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The author’s boat, Chip Ahoy, berthed inside the U-shaped inner pier of the White City Docks. The public park and boat launch offer superb shelter from stormy weather—and the price is right.

Ivy radioed back: “No problem getting around on the port side, Chip Ahoy.” “Roger that.” We were able to proceed past the vessel in distress, which was stuck in a cove off the channel, as well as the assist boat, which was well to starboard inside the markers. It would not be the last time that the McGoverns provided valuable local info. Recess had left a spot for Chip Ahoy at the deepest end of the inner White City dock. Dave had set up the Coleman camping stove in the White City picnic pavilion. While their clam chowder supper was heating, we joined them for a taste of the aged Irish cheddar they’d picked up during their recent travels. When I told them that Scott’s favorite hobby is scouting out local grocery stores, Ivy noted that the Carrabelle IGA is right up his alley and right across the street from The Moorings. “They have the best pizza,” Ivy says. “I hope we never get a chain pizza place that would spoil it.” The McGoverns also have a 22-foot Catalina, Rambler, that they often sail on their local waters. While it’s one of the most popular trailerable sailing vessels in production, Dave says that the O’Day ultimately proved more adaptable to the family’s out-of-area sailing expeditions. The trailersailors enjoyed camping in Bahia Honda State Park and would like to explore more of the Florida Keys. The Anclote Key-Tarpon Springs-Dunedin area also ranks high on their list of sailing destinations to revisit. Favorite local anchorages include the coves on either end of Dog Island. Dave cautions that the inner Tyson’s Harbor anchorage can be skinny in spots. Ivy says Shipping Cove offers good holding close to shore. The couple noted that in north winds, anchoring off Carrabelle Beach may be a better-protected option. Recess has a three-foot draft; having run aground more than once themselves over the years, Ivy and Dave are sensitive to what a pain it can be. All of their recommendations accommodate Chip Ahoy’s five-foot draft. Mico is anxiously waiting for his turn to contribute to the conversation. “We ran aground at Caledesi,” he volunteers, as mom and dad chuckle. Although that incident can 54 April 2013


be chalked up to a minor navigational error, Ivy and Dave agree that it is too shallow for Chip Ahoy. They highly recommend nearby Dunedin for its interesting village and helpful marina staff. “No marina we’ve stayed at is as good as The Moorings,” says Ivy loyally, adding that they did enjoy stays on the docks in Shalimar and Panama City. The family also stopped in Apalachicola, 20 miles from Carrabelle. As we compared notes about the reception visiting cruisers receive there, she put her finger on the crux of the matter: Transient boaters are tiny fish in a big pond. Commercial fishing operations by far provide the largest income stream. “That is why they are indifferent,” she shrugs. “Remember, their main business is fuel.” School duties called, and Recess departed White City a day before we did. They kindly called after crossing troublesome Lake Wimico, where shoaling is an ongoing concern. In spring 2011, we’d found just 5.5 feet near markers 7, 8, 9 and 10. Recess sounded seven feet of water in the danger zone, alleviating worries and reinforcing the need to travel across this shallow-but-snippy body of water at high tide with good visibility. “I don’t like that lake very much,” young Mico had confessed, after telling another true sailing tale of the time “dad grounded the boat in the fog. We stopped moving and we shut everything down and called TowboatUS,” said the polite, lively charmer. He’s been sailing from infancy; mom and dad hope that he’s developed a lifelong habit. “Sometimes I wonder what it will be like when he’s 15 or 16. Will he not want to go?” Ivy muses. As the youngster showed me his fish drawings and told me about his very own boat, a skiff named Shine (“I plan to put some suns on it”), I got the feeling that mom and dad don’t have much to worry about. Mico, named for his Native American heritage, has definitely caught the boating bug. Dave was also on the water from boyhood. “I grew up sailing in Hawaii,” he says. “I’ve been hooked ever since.” Dave credits his Native American roots for a selfresilient nature, as much honed by hunting and living off the land as being out on the water whenever possible. The menagerie at the McGovern family farmstead includes two horses and Pablo the parrot. “He’s the perfect parrot colors: green, red and yellow,” says Mico. Pablo doesn’t love everyone. “He’s mom’s,” the youngster says. Ivy draws on a strong Native American heritage as well, and I think some of her vibrant composure must also come from teaching teens. “She’s definitely got the harder of the two teaching jobs,” says Dave. Ivy handles the sails with authority and never appears ruffled about anything, from docking in strong current to walking 23 blocks to a buffet restaurant that looked much closer on the Panama City map. She’s looking forward to the day when the family can spend more time on the water, making longer passages offshore. She tells of a couple of families they’ve met who traveled around the world taking two years, home-schooling aboard. The educator can definitely envision her family embarking on a similar voyage. “We love it out here on the water,” she says, smiling. “I really have to start keeping a journal of all these precious times we’ve had.” Then the busy mom is back on her feet again, helping Mico rebait his hook as he fishes off the White City pier.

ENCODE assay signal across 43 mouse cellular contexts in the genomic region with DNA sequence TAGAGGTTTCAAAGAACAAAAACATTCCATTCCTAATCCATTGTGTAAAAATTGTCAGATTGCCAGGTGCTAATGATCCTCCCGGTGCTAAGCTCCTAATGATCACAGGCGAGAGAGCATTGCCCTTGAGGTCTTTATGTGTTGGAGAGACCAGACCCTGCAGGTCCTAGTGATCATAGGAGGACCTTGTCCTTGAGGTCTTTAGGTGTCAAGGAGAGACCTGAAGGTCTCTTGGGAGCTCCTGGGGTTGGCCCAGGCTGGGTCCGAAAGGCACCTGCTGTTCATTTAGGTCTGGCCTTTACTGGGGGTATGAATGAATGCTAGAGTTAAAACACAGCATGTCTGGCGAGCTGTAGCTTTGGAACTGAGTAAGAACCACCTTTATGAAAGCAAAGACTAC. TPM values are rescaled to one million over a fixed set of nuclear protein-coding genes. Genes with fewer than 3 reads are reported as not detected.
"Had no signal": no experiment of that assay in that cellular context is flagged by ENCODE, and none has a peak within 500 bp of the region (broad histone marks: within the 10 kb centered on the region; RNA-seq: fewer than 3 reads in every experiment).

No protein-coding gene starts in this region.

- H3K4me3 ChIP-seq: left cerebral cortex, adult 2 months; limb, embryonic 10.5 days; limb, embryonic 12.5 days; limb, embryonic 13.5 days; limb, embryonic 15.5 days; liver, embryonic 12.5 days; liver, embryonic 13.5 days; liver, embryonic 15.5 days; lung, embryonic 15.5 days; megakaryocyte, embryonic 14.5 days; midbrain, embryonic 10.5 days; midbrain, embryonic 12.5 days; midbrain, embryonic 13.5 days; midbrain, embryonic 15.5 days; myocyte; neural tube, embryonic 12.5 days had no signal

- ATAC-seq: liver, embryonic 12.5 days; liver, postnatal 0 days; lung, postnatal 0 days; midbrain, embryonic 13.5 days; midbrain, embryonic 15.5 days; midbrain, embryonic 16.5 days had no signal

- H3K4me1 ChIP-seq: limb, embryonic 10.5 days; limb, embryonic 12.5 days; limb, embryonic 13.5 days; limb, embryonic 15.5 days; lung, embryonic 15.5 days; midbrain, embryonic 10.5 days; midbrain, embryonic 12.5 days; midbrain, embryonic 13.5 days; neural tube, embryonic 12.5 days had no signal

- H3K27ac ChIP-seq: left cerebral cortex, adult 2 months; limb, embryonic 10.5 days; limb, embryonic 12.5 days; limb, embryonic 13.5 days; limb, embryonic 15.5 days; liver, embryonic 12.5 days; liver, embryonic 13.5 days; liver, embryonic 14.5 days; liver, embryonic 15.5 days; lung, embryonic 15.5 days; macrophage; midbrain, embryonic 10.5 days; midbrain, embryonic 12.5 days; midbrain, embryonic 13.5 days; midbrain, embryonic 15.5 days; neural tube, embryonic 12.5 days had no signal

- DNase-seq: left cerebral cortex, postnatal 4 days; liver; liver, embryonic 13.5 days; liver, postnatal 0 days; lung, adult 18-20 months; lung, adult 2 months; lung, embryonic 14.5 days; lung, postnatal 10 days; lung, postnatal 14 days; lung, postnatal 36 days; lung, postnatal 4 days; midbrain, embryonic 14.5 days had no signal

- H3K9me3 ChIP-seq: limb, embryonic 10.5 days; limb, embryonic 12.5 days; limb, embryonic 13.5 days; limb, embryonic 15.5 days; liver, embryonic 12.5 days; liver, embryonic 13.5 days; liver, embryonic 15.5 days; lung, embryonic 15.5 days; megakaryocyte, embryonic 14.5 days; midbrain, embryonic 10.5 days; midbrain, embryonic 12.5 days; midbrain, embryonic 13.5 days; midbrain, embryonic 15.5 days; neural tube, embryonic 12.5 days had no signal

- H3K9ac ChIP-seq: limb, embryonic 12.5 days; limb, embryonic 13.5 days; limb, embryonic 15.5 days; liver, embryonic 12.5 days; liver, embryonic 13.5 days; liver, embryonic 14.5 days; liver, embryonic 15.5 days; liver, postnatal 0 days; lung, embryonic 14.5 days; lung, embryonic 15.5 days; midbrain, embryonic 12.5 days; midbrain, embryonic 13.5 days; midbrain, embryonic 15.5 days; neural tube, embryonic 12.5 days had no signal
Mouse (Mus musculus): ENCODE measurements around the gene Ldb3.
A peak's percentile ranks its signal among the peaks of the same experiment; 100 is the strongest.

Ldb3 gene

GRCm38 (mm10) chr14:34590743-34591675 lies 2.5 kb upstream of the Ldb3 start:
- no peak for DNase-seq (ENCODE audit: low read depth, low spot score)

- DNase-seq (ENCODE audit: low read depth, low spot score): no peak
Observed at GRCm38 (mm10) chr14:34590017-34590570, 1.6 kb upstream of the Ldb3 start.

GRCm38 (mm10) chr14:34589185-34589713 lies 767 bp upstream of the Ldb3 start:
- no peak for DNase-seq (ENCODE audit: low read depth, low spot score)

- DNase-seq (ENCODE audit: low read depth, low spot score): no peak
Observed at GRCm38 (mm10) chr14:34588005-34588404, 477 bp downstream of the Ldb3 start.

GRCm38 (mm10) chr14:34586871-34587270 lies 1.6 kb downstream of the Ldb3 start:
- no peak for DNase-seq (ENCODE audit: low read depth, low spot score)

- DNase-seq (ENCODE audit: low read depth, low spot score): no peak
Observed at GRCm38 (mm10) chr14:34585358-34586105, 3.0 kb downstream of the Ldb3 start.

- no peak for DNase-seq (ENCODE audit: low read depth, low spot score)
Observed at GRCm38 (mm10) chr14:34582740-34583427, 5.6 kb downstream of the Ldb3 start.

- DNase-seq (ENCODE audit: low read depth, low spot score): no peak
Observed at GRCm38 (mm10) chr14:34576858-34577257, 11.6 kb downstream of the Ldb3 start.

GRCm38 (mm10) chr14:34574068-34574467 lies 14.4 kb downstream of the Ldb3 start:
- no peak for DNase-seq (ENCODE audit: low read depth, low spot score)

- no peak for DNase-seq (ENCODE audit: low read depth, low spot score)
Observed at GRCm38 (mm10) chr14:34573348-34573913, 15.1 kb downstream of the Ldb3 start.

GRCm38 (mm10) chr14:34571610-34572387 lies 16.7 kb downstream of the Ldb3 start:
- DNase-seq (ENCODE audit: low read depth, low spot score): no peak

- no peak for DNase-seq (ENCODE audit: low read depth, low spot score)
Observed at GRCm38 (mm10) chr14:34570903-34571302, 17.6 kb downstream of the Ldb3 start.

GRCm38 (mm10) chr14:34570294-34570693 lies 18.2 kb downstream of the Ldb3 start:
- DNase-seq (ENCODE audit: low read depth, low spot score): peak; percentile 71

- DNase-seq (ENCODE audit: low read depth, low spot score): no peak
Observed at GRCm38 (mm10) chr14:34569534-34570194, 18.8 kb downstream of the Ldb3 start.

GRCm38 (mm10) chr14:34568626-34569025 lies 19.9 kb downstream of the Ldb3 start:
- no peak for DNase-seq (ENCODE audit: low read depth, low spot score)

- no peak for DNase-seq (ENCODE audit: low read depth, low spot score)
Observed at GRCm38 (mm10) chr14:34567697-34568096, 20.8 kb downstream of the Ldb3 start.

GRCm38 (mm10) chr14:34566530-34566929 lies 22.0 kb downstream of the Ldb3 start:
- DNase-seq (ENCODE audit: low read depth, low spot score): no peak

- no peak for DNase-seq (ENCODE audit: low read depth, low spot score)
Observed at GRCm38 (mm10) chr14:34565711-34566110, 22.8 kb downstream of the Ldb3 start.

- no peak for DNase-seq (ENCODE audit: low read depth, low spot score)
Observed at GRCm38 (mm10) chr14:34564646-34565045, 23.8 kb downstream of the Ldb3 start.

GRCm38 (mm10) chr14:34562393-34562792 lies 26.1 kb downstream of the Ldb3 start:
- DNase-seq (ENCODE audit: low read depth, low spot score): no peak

Profile for SOUTHWINDS Magazine